Co-authored by Milind Mhaske and Meghna Bandelwar
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India has witnessed, dealt with and survived an outbreak of several epidemics such as swine flu, small pox, plague, dengue, hepatitis amongst many others, the most recent being the Nipah virus outbreak. The COVID-19 pandemic, however, seems to have created an unprecedented global emergency and the entire world is grappling with the challenge of curbing its spread and providing medical care to the huge numbers of people infected.
India has taken measures at the Central and state level to prevent and curtail the spread of the pandemic. The city governments too are trying to ensure availability of basic and essential services across the socioeconomic section of the city.
As per the 74th constitution amendment, the city government is responsible for delivery of 18 functions listed in the 12th Schedule which includes water supply, public health, sanitation, solid waste management, planning for economic and social development, vital statistics, public amenities, roads and bridges. However, the functions performed by the city government are subject to state devolution.
A study done by Praja foundation for assessment of devolution of the 18 functions show that no state has devolved all 18 functions to the city government. To be able to effectively address an emergency situation like the current, it is essential to empower the city governments for better decision making.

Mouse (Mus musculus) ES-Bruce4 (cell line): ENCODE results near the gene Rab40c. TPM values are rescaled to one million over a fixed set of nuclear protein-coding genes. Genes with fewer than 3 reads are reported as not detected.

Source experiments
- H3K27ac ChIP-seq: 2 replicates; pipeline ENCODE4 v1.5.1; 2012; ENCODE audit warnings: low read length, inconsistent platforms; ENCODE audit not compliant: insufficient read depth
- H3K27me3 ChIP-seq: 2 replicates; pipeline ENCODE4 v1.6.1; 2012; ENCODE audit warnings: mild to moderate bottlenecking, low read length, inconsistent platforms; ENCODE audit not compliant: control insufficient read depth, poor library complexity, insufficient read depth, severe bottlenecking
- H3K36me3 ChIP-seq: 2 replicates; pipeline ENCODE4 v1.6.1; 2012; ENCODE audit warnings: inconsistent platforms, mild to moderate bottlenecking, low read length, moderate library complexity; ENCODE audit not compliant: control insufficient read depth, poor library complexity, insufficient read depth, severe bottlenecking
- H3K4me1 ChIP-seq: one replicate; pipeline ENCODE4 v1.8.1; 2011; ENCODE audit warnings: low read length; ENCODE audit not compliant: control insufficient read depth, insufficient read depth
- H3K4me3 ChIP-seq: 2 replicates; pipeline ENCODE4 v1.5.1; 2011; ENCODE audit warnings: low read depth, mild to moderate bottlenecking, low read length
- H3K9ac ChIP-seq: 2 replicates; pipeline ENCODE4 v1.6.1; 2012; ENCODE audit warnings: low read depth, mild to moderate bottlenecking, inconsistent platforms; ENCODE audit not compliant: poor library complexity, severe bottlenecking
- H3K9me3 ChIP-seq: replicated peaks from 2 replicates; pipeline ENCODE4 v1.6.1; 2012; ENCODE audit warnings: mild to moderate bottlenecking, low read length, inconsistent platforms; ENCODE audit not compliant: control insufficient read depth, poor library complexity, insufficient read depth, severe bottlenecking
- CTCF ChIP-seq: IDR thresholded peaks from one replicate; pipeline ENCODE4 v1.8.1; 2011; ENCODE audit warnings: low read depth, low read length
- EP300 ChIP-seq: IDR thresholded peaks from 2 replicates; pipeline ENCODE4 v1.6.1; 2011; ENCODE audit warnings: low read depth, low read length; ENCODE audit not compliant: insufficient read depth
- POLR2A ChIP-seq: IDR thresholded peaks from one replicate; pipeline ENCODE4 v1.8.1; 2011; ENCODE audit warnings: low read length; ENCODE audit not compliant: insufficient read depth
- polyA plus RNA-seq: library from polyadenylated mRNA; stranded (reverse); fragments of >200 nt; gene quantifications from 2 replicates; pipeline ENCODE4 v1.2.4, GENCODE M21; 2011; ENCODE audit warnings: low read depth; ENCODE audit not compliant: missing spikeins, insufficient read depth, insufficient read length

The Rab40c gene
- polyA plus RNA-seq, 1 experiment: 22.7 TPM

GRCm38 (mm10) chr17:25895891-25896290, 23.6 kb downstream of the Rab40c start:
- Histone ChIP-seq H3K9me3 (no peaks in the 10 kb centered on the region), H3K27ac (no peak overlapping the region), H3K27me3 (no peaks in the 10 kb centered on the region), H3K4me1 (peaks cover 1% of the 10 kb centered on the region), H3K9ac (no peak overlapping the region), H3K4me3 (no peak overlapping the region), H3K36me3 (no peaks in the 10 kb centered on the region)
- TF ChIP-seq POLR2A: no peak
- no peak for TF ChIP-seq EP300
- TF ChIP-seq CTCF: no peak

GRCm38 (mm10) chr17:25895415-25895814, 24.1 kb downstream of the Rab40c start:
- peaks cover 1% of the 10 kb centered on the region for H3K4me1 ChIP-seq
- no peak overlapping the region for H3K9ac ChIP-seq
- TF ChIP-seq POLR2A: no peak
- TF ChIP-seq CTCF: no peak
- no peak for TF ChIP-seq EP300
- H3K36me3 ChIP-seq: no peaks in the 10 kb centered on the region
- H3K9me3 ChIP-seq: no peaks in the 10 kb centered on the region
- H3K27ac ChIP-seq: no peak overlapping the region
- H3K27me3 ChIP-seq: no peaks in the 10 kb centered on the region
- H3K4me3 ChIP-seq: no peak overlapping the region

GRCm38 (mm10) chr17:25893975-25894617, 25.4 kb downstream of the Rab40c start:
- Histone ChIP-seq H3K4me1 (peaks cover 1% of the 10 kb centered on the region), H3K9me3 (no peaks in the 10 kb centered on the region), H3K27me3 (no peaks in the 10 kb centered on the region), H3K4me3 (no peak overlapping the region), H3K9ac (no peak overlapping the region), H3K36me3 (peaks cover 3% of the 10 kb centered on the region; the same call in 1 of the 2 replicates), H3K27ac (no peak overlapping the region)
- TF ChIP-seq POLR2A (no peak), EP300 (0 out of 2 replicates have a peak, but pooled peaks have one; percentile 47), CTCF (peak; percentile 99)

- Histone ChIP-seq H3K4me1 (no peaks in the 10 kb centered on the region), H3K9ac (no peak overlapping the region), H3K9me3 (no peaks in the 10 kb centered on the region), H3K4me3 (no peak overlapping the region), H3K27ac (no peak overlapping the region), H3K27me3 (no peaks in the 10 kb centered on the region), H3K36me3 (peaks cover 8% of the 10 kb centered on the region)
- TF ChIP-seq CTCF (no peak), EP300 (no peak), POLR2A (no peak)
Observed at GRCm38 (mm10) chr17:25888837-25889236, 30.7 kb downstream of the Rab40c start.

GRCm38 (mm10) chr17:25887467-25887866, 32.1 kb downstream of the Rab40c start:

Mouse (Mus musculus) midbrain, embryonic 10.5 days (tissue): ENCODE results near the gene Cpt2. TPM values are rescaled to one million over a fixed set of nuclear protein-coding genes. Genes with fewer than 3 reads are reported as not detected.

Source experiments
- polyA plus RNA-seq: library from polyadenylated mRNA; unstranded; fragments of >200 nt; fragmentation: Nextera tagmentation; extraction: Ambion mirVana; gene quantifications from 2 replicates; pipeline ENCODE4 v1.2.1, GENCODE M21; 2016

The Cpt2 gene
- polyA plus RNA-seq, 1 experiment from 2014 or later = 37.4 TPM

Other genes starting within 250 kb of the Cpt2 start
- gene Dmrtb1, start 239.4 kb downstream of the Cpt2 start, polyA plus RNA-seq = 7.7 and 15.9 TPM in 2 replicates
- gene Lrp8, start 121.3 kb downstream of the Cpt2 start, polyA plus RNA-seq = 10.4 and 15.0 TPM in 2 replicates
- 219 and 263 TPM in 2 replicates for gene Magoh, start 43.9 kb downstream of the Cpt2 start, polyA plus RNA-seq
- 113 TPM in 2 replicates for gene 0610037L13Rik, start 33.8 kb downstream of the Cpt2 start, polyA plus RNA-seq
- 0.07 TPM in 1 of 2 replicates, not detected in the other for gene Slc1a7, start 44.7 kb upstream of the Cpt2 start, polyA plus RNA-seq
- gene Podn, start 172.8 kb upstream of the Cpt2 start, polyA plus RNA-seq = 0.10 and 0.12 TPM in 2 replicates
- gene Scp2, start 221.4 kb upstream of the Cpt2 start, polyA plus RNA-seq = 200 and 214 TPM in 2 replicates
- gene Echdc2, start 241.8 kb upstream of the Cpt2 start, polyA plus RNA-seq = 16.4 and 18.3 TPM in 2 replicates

Arguments are made opposing the devolution of function, stating that the city governments lack the capacity to deliver the services effectively. Thus, the programmes, policies and missions of the centre and state target implementation and monitoring at the state level instead of at the city level. Let us take the example of the Smart Cities Mission and the Swachh Bharat Mission, and examine the results we have achieved so far.
We have seen in the study done by Praja Foundation that solid waste management is the one function that is devolved to the city governments across states in India. Thus, it was natural for the state and the Central governments to only play the role of a catalyst.
Solid Waste Management Rules, 2016 were notified by the Union Ministry of Environment, Forests and Climate Change (MoEF&CC) to the city governments. It outlined and focussed on guidelines for segregation, technology and environmental aspects of solid waste management. The Swachh Bharat Mission, launched in 2014 focussed on target-based interventions, enabled sharing of good practices and induced competitiveness amongst the cities. The implementation agency was always the city government.
The function being already devolved, funds were devolved to the city governments through the state agencies and the functionaries involved were the city government employees. Thus, the fundamentals for decentralised urban governance – funds, functions and functionaries all rested with the city government (and partially, the centre), while the state plays the role of a catalyst. This framework has allowed cities to experiment and innovate on mechanisms for collection, segregation, implementation and financing of the service. The results are evident in the Swachh Survekshan where Indore tops the list and has achieved 100% segregation of waste at source of household and commercial areas.